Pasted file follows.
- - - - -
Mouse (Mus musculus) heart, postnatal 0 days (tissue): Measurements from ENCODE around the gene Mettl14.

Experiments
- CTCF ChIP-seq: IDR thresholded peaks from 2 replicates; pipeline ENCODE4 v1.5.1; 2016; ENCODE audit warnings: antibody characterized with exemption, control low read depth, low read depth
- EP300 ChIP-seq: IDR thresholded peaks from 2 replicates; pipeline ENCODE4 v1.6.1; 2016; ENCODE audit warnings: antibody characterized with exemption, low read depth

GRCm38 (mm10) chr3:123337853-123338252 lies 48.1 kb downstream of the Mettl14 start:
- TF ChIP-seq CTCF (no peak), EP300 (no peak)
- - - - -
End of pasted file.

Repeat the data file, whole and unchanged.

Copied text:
Mouse (Mus musculus) heart, postnatal 0 days (tissue): Measurements from ENCODE around the gene Mettl14.

Experiments
- CTCF ChIP-seq: IDR thresholded peaks from 2 replicates; pipeline ENCODE4 v1.5.1; 2016; ENCODE audit warnings: antibody characterized with exemption, control low read depth, low read depth
- EP300 ChIP-seq: IDR thresholded peaks from 2 replicates; pipeline ENCODE4 v1.6.1; 2016; ENCODE audit warnings: antibody characterized with exemption, low read depth

GRCm38 (mm10) chr3:123337853-123338252 lies 48.1 kb downstream of the Mettl14 start:
- TF ChIP-seq CTCF (no peak), EP300 (no peak)